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@NCCapitol

Bar Association to hold less sway in judicial picks

Posted June 27, 2013

— Governors would be able to ignore the recommendation of the the local bar association when filing vacancies on in District Courts under a measure tacked onto an unrelated bill in the House Rules Committee Thursday afternoon. 

The bulk of Senate Bill 321 deals with funding of medical care for prisoners. However, a provision added in during a committee meeting deals with how the governor appoints district judges. 

Under current law, the bar association for the district interviews candidates and offers the governor recommendations. The governor is required to select from among that group. 

The bill Rules Committee members approved would allow the governor to ignore that recommendation. 

"This is giving the governor more flexibility when filling those vacancies," Rep. Justin Burr, R-Stanley, said.

There was some question as to whether the measure might allow for politics to hold more influence over those decisions. Rep. Larry Hall, D-Durham, said the current system has ensured quality candidates fill vacancies without respect to politics. 

"There's just as much politics in the bar association as there is in this building," Rep. Edgar Starnes, R-Caldwell, said. "It does no harm."

Update: Moore attempted to have the full House hear this bill on Thursday afternoon, raising the ire of some in the chamber.

Rep. Rick Glazier, D-Cumberland, said that the bill "diminishes the integrity of the governor's appointment" because it would remove the only vetting process in place for district court judges. 

Rep. Sarah Stevens, R-Surry, noted the debate on the issue and asked that it be sent back to the Judiciary Committee.

Moore initially opposed the motion, saying the bill merely gave the governor more latitude and that he knew of no controversy.

But Rep. Darren Jackson, D-Wake, said that as of 5:30 p.m. Wednesday night, the provision wasn't part of the bill. It only showed up in committee at 2:30 p.m.m on Thursday, he said.

""The reason he doesn't know of any controversy is because nobody knew this bill was on the table," Jackson said.

Moore then said he had found a "technical issue" and joined in Stevens' motion to have the bill reviewed by the Judiciary Committee. 

The state House will not return to session until the week after the Fourth of July. 

4 Comments

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  • justiciaporsage Jul 1, 10:41 a.m.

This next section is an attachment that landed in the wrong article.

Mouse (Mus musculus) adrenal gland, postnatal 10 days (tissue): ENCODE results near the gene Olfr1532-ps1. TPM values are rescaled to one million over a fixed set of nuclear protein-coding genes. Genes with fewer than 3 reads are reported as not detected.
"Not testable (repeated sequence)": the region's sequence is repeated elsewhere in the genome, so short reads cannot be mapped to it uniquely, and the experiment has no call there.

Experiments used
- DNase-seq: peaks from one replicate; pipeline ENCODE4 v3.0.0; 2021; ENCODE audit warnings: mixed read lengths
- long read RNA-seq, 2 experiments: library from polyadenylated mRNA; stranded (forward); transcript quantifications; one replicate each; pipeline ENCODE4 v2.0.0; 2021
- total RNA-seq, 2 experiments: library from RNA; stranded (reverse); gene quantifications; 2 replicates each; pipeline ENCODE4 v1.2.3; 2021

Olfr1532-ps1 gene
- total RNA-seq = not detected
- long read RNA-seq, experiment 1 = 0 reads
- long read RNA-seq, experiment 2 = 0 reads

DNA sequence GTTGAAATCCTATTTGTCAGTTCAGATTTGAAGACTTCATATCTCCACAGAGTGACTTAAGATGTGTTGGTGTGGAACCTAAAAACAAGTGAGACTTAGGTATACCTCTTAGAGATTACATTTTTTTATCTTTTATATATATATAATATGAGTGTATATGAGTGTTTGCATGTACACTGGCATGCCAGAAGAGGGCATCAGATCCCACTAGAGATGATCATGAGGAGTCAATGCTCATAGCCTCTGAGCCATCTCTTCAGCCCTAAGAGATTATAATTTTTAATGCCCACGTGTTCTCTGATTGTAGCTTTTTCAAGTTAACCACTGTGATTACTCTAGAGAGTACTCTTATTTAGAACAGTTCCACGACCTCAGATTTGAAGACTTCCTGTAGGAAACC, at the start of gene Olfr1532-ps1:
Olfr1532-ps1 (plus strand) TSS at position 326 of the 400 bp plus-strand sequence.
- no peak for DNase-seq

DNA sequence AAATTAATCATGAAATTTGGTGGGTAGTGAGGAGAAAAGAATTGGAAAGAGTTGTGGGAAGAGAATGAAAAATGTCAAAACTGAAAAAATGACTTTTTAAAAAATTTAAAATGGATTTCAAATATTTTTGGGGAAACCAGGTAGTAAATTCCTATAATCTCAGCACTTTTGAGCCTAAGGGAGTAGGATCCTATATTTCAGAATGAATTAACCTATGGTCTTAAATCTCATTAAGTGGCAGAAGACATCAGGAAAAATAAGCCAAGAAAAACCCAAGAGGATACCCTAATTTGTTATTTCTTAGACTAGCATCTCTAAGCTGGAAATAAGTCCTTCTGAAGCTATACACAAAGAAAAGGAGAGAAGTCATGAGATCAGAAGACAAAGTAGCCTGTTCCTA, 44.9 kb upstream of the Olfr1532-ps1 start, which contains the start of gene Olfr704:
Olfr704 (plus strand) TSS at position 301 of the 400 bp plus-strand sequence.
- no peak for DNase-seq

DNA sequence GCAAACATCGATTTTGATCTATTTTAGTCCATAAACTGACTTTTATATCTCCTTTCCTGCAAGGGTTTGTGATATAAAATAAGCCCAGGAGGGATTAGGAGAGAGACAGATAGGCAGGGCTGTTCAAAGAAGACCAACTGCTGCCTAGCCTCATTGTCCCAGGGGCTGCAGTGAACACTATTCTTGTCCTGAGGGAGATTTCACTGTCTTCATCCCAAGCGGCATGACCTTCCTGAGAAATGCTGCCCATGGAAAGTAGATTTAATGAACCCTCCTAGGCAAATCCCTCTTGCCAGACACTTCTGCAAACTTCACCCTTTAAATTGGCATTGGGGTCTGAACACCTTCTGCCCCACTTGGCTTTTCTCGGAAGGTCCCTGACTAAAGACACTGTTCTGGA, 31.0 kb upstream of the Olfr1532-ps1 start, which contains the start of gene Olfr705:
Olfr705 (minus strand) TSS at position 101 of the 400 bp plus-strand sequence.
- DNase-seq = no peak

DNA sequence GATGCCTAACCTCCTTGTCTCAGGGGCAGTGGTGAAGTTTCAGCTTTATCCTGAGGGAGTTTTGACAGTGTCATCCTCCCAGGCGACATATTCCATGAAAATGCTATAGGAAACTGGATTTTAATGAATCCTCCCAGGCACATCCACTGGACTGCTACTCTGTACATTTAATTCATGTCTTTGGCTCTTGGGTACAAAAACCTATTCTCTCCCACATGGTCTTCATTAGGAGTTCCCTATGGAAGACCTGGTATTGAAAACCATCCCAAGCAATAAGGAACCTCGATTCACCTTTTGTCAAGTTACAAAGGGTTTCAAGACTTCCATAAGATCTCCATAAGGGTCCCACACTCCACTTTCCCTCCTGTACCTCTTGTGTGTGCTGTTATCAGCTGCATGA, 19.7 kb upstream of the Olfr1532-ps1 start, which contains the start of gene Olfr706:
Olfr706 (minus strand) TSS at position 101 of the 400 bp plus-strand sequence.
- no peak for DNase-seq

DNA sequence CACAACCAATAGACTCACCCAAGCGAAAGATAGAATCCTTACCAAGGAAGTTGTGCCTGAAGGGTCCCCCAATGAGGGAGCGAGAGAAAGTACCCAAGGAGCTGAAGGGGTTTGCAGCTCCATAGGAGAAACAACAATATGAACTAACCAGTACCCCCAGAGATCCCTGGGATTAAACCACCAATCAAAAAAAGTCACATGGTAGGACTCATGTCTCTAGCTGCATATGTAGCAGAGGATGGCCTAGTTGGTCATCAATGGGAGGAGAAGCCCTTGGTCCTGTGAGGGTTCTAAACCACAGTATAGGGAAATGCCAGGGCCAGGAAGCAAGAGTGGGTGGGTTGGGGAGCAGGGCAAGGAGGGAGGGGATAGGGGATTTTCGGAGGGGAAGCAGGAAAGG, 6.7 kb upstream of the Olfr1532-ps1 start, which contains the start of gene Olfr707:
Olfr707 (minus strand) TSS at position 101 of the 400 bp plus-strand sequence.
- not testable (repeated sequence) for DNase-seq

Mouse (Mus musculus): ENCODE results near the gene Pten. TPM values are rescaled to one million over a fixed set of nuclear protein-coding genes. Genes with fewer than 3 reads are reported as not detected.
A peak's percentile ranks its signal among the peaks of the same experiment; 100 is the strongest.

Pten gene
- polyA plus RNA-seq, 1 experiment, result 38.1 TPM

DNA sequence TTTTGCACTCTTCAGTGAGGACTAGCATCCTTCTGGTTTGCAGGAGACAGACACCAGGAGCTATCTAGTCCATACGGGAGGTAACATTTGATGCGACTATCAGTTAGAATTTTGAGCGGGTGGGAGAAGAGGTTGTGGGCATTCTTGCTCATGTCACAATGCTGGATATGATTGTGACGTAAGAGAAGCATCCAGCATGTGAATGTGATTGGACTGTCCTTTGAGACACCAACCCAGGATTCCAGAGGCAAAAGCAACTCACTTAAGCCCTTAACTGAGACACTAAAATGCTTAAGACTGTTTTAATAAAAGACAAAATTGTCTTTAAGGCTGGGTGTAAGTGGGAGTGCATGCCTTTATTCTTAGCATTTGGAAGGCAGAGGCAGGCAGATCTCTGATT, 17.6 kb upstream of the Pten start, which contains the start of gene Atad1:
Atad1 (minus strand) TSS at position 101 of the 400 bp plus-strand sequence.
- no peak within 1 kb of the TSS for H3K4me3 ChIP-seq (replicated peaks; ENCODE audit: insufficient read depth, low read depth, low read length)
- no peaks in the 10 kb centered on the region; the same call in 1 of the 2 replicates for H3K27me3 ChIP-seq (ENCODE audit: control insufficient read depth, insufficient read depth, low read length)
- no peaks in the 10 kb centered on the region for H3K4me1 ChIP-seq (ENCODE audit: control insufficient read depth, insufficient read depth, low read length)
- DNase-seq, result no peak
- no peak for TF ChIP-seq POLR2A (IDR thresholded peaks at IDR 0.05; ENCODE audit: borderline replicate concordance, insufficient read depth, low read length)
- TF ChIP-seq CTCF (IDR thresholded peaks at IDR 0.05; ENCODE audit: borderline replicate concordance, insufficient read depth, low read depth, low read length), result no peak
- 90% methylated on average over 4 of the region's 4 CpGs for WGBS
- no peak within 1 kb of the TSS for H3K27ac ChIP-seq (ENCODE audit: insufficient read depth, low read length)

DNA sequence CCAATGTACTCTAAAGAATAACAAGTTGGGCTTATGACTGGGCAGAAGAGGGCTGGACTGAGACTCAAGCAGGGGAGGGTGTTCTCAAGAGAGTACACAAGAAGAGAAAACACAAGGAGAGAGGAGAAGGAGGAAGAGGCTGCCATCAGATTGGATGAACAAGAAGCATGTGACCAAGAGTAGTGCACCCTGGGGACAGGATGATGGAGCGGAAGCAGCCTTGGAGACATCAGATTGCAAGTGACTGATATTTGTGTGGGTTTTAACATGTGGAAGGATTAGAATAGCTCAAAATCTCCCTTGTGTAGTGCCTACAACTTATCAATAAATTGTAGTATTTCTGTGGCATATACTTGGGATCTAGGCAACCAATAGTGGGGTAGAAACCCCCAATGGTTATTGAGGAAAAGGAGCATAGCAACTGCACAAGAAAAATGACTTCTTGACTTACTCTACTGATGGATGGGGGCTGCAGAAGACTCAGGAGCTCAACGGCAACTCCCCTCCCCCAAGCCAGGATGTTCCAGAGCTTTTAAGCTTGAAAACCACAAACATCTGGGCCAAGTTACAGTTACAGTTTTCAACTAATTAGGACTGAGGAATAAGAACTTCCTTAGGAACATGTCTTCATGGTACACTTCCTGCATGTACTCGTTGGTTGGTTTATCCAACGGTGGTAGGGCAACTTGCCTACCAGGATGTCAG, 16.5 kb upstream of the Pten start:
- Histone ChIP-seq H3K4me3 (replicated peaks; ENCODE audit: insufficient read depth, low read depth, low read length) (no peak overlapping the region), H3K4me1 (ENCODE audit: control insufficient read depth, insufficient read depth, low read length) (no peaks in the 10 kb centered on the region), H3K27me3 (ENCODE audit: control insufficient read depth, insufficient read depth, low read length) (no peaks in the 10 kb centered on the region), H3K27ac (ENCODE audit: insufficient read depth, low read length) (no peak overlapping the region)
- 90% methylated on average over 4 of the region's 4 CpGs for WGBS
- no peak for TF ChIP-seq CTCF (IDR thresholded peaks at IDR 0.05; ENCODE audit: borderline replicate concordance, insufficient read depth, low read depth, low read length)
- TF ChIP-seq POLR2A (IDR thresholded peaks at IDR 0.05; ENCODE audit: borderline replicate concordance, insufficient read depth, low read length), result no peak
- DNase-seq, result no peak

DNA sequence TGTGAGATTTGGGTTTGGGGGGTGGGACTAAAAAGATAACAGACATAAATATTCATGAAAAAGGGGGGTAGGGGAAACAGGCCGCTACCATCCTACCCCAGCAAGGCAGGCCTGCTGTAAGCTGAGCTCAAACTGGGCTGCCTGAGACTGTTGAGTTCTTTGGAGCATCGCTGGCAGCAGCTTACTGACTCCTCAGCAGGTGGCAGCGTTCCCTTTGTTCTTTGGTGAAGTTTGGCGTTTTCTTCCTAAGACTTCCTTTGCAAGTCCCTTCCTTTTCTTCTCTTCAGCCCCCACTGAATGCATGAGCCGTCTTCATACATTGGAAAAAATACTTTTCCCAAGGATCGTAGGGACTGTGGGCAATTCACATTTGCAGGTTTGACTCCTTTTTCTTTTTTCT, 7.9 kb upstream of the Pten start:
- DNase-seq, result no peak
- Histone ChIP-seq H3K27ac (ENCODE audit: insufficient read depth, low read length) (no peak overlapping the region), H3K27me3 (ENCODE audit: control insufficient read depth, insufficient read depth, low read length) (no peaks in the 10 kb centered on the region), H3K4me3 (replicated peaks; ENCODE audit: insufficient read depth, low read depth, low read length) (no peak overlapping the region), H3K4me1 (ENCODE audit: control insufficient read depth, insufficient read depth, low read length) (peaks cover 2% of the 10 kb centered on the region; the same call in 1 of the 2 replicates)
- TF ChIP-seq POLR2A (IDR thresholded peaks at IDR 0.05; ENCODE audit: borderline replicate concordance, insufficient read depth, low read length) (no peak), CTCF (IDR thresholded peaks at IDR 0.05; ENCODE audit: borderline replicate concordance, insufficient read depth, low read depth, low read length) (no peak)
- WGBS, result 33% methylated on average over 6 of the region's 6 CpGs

This is a critical issue and I'm glad to see it being addressed. Attorneys are far from unbiased commentators on judicial picks. They have an overwhelming financial incentive and bias as to the type of judge that is appointed which runs contrary to the desire of the rest of the public to have fair judges dispensing justice.

    The Bar Association should have no say on judicial picks. The Family Section of the Bar, in particular, has opposed laws that promote fairness and equity in family courts because the more things are skewed the more alienated and greedy the parties involved become which generates additional litigation and fees for attorneys even though it wreaks havoc on families and children.

    Of course the attorneys of the Bar would have us believe their only interest is in helping the children and they'd gladly sacrifice their income stream if only a better way existed.

  • Inter Alios Jun 28, 1:57 p.m.

    Sneaky, underhanded politician! Vote him out!!!

  • oakcity Jun 28, 9:12 a.m.

    if the bill deals with prisoners medical care, WHY OH WHY IS THERE ANY LANGUAGE CONCERNING JUDGES!!!!

    this bill has nothing to do with judges, backroom, small print politics.

  • sisu Jun 27, 6:02 p.m.

    Quoting from the article...

    "The bulk of Senate Bill 321 deals with funding of medical care for prisoners. However, a provision added in during a committee meeting deals with how the governor appoints district judges.

    Under current law, the bar association for the district interviews candidates and offers the governor recommendations. The governor is required to select from among that group.

    The bill Rules Committee members approved would allow the governor to ignore that recommendation."

    As church lady from late '80's SNL would say...

    "How conveeeeenient."